She currently trains with Michael Barisone, who has “inspired me to go after my dreams.” He is an additional source for her advice to young riders, JJ smiles, “Michael always says ‘just get good’. All of your experiences add up to becoming a great horseman, so it’s important to create goals, write them down and work towards them. There are so many things that can go wrong in this sport, enjoy the small things.” Tate was fortunate in not only finding educated coaches to help her along the way, but true mentors. Tate feels very lucky to have had these opportunities to ride with the top equestrians in this sport, “each of them have brought concepts to my riding that I carry with me and share with my students.”

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Tate melds all the things she’s learned over the years into her lessons, and her students are very fortunate recipients of her knowledge. She always encourages her students to learn the principles of correct riding, so they can be the best advocates for their horses, citing that horses do not have a choice in the matter so it’s a riders’ responsibly to make sure the care, training and program is the most suitable for their horse and that the trainer always has the horse’s best interest at heart. Tate feels “so many people are uneducated and do not speak up for their horses or question the trainer, and it’s the horse who suffers in the end. So, I really encourage my clients and students to be educated and do what’s best for the horse no matter what.”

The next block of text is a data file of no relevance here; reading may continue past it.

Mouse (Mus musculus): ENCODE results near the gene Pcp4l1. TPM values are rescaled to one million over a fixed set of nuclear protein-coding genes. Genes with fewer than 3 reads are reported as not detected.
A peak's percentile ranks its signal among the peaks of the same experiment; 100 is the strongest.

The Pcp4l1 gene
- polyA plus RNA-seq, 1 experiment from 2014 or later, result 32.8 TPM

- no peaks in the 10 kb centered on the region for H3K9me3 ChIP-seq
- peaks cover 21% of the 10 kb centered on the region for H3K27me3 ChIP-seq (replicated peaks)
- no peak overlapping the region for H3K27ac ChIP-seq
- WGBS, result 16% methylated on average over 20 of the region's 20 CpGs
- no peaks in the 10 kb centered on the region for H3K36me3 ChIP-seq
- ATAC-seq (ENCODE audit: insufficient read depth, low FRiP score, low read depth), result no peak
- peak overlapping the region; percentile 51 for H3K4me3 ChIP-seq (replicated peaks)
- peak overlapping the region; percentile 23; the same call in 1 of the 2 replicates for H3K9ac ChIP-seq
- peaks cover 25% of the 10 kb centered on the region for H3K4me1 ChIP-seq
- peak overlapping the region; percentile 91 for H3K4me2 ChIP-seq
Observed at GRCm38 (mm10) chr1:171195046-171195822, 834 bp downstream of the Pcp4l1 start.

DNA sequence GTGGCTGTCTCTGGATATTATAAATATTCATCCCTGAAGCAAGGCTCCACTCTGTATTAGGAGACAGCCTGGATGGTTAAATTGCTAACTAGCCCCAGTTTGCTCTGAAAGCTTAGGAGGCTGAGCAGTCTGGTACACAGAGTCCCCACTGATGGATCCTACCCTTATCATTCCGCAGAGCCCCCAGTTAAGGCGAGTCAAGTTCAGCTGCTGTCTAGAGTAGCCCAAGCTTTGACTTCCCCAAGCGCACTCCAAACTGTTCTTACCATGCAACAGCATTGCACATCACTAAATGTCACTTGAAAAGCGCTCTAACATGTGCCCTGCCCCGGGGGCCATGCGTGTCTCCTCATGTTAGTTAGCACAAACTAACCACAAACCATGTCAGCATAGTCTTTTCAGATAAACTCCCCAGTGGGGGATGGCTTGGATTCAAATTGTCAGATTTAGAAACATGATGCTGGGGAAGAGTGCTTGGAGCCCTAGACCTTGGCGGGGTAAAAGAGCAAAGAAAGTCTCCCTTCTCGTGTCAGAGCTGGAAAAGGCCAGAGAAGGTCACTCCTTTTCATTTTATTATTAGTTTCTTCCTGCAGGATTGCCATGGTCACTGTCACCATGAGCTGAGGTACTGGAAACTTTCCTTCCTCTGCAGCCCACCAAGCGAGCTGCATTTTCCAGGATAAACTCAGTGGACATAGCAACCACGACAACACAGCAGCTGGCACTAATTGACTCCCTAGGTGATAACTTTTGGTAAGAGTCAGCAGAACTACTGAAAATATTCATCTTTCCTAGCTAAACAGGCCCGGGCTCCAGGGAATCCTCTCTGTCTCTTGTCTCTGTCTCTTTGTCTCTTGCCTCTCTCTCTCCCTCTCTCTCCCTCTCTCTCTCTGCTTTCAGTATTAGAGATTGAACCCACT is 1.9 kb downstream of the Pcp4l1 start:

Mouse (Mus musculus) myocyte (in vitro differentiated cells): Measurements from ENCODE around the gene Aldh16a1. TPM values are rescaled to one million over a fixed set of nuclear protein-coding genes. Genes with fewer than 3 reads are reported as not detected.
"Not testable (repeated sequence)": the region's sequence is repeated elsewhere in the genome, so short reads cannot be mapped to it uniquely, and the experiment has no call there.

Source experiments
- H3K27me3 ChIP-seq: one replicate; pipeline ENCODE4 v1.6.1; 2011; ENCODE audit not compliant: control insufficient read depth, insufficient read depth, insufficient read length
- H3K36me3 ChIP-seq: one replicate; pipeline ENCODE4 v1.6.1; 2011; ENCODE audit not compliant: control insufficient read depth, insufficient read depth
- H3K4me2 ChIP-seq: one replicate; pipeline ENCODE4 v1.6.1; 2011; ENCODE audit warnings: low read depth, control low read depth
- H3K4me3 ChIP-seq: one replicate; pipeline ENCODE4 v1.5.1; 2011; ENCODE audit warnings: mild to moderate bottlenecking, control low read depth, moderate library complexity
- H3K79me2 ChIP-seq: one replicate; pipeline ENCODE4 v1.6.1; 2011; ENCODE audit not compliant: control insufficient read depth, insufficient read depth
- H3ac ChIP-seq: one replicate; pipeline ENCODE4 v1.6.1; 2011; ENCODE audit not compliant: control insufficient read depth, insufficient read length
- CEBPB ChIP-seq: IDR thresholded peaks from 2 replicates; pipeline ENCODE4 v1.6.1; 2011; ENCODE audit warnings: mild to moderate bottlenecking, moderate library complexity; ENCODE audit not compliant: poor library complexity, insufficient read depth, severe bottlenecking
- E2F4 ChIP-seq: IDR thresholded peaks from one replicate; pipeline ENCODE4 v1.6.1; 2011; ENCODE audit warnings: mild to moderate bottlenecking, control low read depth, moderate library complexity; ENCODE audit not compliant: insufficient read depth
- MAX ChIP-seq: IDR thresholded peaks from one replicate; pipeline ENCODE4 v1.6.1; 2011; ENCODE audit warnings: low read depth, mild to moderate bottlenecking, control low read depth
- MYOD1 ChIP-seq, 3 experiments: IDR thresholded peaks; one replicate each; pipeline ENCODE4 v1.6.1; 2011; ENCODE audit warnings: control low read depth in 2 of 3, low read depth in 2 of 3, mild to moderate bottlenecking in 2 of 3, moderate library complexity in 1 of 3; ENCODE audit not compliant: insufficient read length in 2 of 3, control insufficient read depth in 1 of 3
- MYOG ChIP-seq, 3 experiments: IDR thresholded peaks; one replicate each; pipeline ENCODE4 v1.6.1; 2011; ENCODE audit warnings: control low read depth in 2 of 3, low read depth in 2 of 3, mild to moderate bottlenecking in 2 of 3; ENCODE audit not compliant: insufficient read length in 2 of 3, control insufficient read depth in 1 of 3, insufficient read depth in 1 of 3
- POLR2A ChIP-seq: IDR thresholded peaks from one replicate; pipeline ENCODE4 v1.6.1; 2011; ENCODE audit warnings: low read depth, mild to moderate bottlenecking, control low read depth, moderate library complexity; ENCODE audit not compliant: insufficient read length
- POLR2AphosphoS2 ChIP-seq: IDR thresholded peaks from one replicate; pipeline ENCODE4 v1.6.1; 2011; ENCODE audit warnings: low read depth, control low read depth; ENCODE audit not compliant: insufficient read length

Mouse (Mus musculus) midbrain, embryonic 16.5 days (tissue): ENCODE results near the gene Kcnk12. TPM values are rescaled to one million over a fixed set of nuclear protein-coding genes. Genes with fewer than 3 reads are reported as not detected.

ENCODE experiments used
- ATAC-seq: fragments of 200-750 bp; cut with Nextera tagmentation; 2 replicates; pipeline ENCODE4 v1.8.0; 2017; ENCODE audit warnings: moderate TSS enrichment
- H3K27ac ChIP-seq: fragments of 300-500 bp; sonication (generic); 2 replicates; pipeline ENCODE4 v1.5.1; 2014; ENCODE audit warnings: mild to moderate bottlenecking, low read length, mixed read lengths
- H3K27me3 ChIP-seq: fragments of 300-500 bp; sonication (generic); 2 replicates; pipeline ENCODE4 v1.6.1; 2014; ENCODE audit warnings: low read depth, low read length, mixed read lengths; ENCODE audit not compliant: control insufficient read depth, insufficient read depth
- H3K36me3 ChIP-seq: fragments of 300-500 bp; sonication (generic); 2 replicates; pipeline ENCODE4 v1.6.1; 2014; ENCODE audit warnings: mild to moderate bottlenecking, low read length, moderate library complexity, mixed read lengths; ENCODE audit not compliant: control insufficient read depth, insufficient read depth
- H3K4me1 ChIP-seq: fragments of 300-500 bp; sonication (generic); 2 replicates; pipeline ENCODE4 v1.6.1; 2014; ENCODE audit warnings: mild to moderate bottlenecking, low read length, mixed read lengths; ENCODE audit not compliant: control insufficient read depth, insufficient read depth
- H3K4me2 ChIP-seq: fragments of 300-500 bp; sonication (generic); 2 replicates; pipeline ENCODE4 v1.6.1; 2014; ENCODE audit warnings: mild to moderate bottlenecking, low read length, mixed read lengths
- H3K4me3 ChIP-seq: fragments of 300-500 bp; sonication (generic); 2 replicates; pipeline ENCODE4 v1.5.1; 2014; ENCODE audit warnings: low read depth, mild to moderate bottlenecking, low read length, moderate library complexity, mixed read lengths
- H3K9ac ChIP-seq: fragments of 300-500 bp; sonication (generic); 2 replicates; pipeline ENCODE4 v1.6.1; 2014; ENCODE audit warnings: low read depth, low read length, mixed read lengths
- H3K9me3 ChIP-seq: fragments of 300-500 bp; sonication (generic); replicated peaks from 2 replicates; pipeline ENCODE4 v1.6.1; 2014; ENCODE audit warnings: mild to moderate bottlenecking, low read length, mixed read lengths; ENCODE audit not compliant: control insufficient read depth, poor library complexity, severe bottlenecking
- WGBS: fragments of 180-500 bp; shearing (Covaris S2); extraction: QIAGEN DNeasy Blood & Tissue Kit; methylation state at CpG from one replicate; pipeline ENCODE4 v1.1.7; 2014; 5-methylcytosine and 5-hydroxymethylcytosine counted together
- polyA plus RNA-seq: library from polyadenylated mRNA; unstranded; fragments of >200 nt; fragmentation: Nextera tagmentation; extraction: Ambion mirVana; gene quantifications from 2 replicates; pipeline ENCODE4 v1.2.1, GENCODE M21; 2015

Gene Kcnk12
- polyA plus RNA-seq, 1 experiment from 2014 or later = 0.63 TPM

In 2015, after many years of training and working with students, JJ began to re-focus on her own dreams and riding future. She re-evaluated her current path, which included over 26 horses in training, leaving very little time for her to compete internationally. Knowing that she wanted to continue to further her riding career, JJ took a “leap of faith” and leased Blue Ridge Farm in Landrum, SC. About a year ago, she was able to purchase the farm, “it’s nestled into the foothills of the Blue Ridge Mountains and full of giant oak trees; it’s like a sanctuary. The farm has such calm and ‘groundedness’ that it really helps settle my soul, helps me focus and concentrate.” When Tate isn’t in Landrum, she and her talented string of horses winter at Elizabeth Guarisco-Wolf’s Yellow Bird Farm in Wellington, Florida from December to April. This season in Florida will be her 8th year at the farm and 20th in Wellington.